Conversely, how many people have worked up the courage to ask someone on a date, and found that person has accepted? Remember that joy? Remember that happiness? Remember those butterflies? You got those all from words that were spoken.
That’s the power of words.

What about grandparents who hear from their child that they’re going to be grandparents?

The college student who finds they haven’t been accepted to medical school?

The lesbian couple who learn that their state legalized same-sex marriage, so they can get married after years of wanting to do so?

Four little words–“Will You Marry me”–can have such power over people. It can cause people to squeem* in joy or recoil in horror. Words did that.

The feeling in your gut…the sorrow…the anger…the frustration you feel when you hear the words “You’re fired”?
All of that, and so much more…that’s the power of words. Words touch us. They affect our moods. They have the power to uplift up us or tear us down to the deepest, darkest doldrums. They have the power to take us on flights of fantasy that we’ve never dreamed of or stir unspeakable rage inside us. They have the power to bring our darkest fears to light and to showcase our greatest triumphs.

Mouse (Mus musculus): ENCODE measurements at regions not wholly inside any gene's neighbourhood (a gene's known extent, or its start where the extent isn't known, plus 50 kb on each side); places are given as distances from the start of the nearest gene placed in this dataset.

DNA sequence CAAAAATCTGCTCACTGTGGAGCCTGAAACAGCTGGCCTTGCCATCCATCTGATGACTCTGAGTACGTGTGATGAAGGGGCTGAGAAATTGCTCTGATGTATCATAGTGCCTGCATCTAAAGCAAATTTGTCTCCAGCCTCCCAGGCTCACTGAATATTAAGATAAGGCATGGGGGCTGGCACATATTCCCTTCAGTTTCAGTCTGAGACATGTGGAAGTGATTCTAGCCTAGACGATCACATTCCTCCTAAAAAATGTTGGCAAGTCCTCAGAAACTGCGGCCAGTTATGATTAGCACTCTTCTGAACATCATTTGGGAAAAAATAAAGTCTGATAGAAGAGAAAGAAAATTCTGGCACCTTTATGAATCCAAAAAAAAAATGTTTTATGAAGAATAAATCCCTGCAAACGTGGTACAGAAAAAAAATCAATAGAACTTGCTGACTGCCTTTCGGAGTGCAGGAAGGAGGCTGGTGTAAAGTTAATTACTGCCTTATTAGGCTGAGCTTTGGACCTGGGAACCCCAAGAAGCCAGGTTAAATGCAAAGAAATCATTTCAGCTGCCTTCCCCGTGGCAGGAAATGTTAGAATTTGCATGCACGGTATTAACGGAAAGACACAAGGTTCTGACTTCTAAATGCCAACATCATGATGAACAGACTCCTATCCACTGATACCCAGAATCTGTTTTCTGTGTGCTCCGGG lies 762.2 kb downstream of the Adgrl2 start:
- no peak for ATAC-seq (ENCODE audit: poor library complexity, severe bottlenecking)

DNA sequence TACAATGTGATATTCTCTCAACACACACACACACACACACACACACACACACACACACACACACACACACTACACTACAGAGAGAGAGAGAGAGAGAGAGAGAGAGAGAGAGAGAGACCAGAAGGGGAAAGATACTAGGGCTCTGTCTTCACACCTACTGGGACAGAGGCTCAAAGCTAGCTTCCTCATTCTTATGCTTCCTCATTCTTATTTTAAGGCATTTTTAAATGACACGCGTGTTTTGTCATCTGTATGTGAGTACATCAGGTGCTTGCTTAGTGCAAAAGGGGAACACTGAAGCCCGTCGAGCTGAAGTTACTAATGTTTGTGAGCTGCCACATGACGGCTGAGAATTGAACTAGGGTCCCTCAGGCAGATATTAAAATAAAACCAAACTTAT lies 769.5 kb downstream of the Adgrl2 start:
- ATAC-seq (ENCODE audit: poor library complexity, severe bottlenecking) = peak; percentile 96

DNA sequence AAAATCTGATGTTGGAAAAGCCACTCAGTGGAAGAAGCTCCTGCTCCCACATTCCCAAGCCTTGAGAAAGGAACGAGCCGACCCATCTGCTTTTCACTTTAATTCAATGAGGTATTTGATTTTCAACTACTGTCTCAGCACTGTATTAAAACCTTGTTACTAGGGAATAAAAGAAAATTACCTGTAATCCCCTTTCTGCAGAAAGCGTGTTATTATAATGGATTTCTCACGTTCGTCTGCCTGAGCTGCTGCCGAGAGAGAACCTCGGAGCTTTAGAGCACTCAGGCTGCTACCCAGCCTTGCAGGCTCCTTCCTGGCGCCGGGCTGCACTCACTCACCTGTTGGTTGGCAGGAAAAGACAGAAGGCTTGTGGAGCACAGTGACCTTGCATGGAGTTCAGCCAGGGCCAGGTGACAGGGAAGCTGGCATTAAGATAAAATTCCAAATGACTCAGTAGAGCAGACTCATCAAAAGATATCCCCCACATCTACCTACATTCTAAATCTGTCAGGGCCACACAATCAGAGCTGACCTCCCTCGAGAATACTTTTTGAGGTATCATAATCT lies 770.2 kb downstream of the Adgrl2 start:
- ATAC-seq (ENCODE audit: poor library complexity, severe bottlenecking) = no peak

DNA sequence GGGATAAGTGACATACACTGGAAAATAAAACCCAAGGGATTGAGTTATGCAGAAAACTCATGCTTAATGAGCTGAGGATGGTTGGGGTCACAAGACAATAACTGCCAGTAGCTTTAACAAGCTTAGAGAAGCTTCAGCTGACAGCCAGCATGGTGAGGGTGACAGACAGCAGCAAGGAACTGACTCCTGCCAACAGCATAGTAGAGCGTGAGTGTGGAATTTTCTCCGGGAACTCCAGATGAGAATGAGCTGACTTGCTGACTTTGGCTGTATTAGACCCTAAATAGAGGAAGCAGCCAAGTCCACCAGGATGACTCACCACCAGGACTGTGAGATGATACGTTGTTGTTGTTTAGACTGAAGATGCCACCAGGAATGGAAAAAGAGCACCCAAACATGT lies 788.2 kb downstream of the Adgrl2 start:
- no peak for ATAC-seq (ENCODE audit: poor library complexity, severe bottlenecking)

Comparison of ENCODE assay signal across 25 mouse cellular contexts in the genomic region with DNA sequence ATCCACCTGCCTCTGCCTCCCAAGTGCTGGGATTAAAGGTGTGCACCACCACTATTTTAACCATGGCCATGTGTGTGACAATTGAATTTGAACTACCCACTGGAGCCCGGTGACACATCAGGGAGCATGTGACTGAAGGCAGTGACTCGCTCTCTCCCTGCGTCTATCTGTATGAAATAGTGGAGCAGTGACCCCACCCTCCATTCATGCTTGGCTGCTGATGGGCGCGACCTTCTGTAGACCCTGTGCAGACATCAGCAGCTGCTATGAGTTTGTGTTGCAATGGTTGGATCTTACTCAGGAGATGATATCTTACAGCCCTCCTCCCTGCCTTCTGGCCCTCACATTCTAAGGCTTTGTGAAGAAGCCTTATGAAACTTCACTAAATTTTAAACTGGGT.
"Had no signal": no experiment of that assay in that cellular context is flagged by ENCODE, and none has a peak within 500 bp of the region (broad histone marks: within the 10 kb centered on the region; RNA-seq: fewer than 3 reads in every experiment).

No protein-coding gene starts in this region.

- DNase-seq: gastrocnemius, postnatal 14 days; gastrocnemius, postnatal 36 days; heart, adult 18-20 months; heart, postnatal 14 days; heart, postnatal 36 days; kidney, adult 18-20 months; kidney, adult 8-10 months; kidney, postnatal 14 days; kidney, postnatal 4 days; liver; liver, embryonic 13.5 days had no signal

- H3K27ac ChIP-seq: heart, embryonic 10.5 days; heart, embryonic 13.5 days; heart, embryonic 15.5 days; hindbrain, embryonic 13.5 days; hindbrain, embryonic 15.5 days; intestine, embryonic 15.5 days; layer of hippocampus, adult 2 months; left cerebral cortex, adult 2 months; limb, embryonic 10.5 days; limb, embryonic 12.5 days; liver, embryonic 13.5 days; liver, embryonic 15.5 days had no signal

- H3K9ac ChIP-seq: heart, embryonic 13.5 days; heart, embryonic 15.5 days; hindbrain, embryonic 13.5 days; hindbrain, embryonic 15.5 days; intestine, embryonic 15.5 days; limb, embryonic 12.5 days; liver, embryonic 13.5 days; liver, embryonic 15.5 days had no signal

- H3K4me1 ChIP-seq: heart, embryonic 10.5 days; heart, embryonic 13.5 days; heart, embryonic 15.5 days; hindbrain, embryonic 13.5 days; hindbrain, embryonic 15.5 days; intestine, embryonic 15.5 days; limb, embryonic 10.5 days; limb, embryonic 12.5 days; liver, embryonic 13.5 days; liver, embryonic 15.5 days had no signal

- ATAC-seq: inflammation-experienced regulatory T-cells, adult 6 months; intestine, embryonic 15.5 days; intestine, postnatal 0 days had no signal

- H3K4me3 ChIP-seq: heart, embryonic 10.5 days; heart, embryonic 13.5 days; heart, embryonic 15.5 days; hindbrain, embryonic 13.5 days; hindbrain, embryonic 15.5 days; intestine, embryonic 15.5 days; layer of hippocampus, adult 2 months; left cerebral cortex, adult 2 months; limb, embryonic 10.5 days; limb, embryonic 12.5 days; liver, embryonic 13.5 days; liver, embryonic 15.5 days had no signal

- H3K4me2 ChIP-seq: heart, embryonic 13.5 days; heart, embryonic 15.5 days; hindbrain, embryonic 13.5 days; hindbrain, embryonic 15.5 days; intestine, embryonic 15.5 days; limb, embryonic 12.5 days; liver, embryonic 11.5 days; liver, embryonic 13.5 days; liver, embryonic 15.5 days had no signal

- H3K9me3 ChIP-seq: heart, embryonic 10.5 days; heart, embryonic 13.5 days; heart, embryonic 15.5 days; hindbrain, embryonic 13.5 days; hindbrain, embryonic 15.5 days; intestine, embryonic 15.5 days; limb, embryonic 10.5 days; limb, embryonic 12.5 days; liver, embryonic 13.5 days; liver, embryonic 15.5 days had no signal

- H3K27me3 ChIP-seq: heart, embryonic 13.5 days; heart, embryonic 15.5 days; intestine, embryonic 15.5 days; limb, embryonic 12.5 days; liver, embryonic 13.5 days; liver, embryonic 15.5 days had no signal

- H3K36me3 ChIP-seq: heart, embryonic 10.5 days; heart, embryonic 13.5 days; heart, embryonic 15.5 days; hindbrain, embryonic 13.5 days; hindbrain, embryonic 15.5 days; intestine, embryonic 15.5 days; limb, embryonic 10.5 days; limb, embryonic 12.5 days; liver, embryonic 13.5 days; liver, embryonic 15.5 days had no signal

To deny the power of words is to deny reality.

But then we are talking about anti-feminists. and dealing with reality is not their strong suit.

Dear asshole, let me explain to you the power of words

Utah State University gets bomb threat for hosting Anita Sarkeesian

Anita Sarkeesian is a Canadian-American feminist, video game critic, and author of Feminist Frequency (a critical web video series that explores the representations of women in video games). She is often the target of harassment, rape threats, and threats of violence to herself and her loved ones.  She received a bomb threat earlier this year:

Continue reading “Utah State University gets bomb threat for hosting Anita Sarkeesian”

Utah State University gets bomb threat for hosting Anita Sarkeesian

Women are 'penis homes' according to the pastor of a megachurch

This is wretched.  Back in 2001, Pastor Mark Driscoll (of Washington megachurch Mars Hill) referred to women as ‘penis homes’:

The first thing to know about your penis is, that despite the way it may see, it is not your penis. Ultimately, God created you and it is his penis. You are simply borrowing it for a while.